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An Economic Analysis of Town Planning Institutions

Timlin, Raymond LU (2011) NEKM01 20102
Department of Economics
Abstract
This thesis will look at the profession of Town Planning from an economic perspective utilising New Institutional Economics (NIE) to focus on how different institutions and structures bring about trade- offs. As planning systems have considerable influence over property rights (the ability to affect one’s own lands) and over transaction costs by intervening in land markets, they are strongly contested with doubts being expressed over their rationale and existence. The key planning instrument is the land-use plan which aspires to steer development and infrastructure of an area and achieve social benefits. The level of detail and binding nature of land use plans are important considerations as interests involved in land markets are... (More)
This thesis will look at the profession of Town Planning from an economic perspective utilising New Institutional Economics (NIE) to focus on how different institutions and structures bring about trade- offs. As planning systems have considerable influence over property rights (the ability to affect one’s own lands) and over transaction costs by intervening in land markets, they are strongly contested with doubts being expressed over their rationale and existence. The key planning instrument is the land-use plan which aspires to steer development and infrastructure of an area and achieve social benefits. The level of detail and binding nature of land use plans are important considerations as interests involved in land markets are affected by decisions made in the planning system. The dimensions of flexibility, negotiation possibilities, public participation, co-ordination and enforcement incur differences in development outcomes and in controlling externalities. The planning systems as found in the UK, the Netherlands and Houston in the US are chosen to due to the differences in terms of expectations of what their planning systems should achieve outcomes and how it should occur. The 3 different systems were found to have different results according to these dimensions result in different trade-offs and outcomes with flexibility and co-ordination playing large roles. It is significant that all 3 planning systems gone through recent reforms to correct some the negative aspects that different emphasises on the dimensions has caused. (Less)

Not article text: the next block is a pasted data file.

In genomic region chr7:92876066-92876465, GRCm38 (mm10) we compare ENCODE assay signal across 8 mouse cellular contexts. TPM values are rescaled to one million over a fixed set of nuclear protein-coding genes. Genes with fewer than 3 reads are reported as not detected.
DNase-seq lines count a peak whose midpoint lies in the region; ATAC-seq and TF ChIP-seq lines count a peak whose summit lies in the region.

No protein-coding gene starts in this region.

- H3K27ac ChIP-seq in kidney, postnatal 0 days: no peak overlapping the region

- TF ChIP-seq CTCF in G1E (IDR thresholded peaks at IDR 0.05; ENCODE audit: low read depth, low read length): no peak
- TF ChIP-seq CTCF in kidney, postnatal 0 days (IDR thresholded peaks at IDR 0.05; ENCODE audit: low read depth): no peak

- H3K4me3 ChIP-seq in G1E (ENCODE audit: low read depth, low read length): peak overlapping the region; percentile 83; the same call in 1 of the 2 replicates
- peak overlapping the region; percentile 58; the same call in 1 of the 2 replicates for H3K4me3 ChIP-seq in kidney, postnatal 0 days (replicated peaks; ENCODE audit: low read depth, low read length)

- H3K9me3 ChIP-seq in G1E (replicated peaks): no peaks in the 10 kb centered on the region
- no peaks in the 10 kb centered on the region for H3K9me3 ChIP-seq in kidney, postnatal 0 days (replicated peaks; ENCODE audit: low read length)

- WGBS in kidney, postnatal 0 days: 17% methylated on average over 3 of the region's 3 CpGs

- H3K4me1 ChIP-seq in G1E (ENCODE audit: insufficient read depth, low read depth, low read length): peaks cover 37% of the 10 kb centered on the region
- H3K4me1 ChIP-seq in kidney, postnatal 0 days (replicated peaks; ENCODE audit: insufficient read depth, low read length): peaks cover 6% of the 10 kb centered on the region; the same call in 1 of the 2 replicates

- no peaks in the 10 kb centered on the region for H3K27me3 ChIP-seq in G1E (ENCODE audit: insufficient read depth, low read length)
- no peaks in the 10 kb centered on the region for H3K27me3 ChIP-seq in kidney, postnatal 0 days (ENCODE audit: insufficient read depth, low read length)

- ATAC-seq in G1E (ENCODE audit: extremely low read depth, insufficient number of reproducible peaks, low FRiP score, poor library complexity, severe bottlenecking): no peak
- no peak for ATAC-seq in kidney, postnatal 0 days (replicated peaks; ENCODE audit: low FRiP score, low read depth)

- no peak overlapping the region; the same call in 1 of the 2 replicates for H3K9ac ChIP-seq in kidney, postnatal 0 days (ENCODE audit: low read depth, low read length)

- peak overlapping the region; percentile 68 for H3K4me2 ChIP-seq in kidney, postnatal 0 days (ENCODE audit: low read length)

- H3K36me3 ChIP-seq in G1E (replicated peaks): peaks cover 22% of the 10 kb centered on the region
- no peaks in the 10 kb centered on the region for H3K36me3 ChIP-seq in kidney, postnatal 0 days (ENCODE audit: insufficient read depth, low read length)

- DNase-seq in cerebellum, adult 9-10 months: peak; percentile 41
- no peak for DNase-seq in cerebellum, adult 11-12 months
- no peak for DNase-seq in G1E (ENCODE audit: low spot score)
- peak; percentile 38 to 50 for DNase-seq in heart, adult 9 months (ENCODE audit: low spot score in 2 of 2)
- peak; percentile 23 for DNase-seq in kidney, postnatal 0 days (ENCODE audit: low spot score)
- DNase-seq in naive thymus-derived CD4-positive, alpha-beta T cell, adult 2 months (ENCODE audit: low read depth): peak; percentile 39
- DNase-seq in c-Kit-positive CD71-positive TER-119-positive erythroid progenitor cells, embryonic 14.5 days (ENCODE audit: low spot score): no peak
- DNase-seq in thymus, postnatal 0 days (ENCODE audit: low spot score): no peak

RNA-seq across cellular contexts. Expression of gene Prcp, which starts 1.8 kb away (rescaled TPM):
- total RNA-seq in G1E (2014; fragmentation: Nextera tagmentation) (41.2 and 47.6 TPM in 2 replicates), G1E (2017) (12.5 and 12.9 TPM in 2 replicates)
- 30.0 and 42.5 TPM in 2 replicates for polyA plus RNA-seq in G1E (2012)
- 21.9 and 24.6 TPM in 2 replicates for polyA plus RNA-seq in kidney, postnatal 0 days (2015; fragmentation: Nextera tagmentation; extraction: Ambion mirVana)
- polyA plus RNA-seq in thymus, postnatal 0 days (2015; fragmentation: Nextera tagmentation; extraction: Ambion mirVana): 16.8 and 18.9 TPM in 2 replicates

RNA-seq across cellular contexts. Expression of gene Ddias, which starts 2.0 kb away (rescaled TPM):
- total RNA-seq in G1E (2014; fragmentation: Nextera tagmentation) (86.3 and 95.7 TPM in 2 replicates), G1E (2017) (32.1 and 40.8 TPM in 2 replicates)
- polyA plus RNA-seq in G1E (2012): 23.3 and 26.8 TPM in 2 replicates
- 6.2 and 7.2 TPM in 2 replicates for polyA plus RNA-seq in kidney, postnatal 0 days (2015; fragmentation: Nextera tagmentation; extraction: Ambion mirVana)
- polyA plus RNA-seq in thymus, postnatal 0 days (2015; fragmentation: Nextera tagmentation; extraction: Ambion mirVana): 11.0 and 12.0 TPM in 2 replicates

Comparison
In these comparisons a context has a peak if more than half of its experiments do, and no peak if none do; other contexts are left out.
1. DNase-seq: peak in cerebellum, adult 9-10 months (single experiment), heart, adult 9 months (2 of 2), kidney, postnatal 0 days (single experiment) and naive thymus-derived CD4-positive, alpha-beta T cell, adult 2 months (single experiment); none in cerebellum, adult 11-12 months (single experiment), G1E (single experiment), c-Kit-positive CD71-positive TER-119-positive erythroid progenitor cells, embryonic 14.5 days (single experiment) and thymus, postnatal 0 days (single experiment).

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author
Timlin, Raymond LU
supervisor
organization
course
NEKM01 20102
year
type
H1 - Master's Degree (One Year)
subject
keywords
Town Planning, land use plans, institutional economics, land markets
language
English
id
1884659
date added to LUP
2011-06-17 12:41:00
date last changed
2011-06-17 12:41:00
@misc{1884659,
  abstract     = {This thesis will look at the profession of Town Planning from an economic perspective utilising New Institutional Economics (NIE)  to focus on how different institutions and structures bring about trade- offs. As planning systems have considerable influence over property rights (the ability to affect one’s own lands) and over transaction costs by intervening in land markets, they are strongly contested with doubts being expressed over their rationale and existence. The key planning instrument is the land-use plan which aspires to steer development and infrastructure of an area and achieve social benefits.  The level of detail and binding nature of land use plans are important considerations as interests involved in land markets are affected by decisions made in the planning system. The dimensions of flexibility, negotiation possibilities, public participation, co-ordination and enforcement incur differences in development outcomes and in controlling externalities.  The planning systems as found in the UK, the Netherlands and Houston in the US are chosen to due to the differences in terms of expectations of what their planning systems should achieve outcomes and how it should occur. The 3 different systems were found to have different results according to these dimensions result in different trade-offs and outcomes with flexibility and co-ordination playing large roles.  It is significant that all 3 planning systems gone through recent reforms to correct some the negative aspects that different emphasises on the dimensions has caused.},
  author       = {Timlin, Raymond},
  keyword      = {Town Planning,land use plans,institutional economics,land markets},
  language     = {eng},
  note         = {Student Paper},
  title        = {An Economic Analysis of Town Planning Institutions},
  year         = {2011},
}